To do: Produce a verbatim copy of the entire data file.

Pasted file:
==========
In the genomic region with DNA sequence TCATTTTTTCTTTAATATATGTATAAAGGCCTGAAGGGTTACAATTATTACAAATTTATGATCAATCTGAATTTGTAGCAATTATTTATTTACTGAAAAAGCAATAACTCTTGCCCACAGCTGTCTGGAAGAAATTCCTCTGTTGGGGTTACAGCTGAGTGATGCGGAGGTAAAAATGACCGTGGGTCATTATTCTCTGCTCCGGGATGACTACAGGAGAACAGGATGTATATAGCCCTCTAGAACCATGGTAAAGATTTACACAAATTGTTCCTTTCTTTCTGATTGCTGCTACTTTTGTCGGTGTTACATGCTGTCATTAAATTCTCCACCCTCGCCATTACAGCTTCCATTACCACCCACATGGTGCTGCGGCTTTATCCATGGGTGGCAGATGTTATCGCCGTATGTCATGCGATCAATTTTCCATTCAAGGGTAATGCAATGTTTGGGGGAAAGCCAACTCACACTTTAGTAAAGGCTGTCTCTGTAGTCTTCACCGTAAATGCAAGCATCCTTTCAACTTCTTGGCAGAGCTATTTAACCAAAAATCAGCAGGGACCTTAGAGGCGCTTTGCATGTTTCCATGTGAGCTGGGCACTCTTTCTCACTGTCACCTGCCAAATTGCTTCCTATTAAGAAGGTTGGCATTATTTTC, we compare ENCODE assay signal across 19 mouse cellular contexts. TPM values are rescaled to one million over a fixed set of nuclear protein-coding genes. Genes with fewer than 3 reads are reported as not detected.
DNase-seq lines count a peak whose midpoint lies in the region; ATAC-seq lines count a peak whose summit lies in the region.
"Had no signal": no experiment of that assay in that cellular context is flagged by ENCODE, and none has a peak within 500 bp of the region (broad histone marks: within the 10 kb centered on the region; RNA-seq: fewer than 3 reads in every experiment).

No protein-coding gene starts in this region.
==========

In the genomic region with DNA sequence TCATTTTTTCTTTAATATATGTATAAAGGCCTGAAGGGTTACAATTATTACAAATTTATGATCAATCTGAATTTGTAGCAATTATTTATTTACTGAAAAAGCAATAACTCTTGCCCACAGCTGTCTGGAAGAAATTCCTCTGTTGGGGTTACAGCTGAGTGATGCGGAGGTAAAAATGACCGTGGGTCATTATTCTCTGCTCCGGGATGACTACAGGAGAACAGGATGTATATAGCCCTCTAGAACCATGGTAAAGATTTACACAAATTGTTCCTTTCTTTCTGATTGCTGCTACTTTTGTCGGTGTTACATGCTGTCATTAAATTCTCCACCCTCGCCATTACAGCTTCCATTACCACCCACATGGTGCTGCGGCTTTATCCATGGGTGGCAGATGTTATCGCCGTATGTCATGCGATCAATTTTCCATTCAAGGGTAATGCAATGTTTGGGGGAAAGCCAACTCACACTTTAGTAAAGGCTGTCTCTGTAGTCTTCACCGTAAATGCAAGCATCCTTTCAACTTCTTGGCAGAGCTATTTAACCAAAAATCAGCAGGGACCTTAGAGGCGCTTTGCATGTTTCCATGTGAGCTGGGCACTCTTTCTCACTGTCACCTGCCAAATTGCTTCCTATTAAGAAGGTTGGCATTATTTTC, we compare ENCODE assay signal across 19 mouse cellular contexts. TPM values are rescaled to one million over a fixed set of nuclear protein-coding genes. Genes with fewer than 3 reads are reported as not detected.
DNase-seq lines count a peak whose midpoint lies in the region; ATAC-seq lines count a peak whose summit lies in the region.
"Had no signal": no experiment of that assay in that cellular context is flagged by ENCODE, and none has a peak within 500 bp of the region (broad histone marks: within the 10 kb centered on the region; RNA-seq: fewer than 3 reads in every experiment).

No protein-coding gene starts in this region.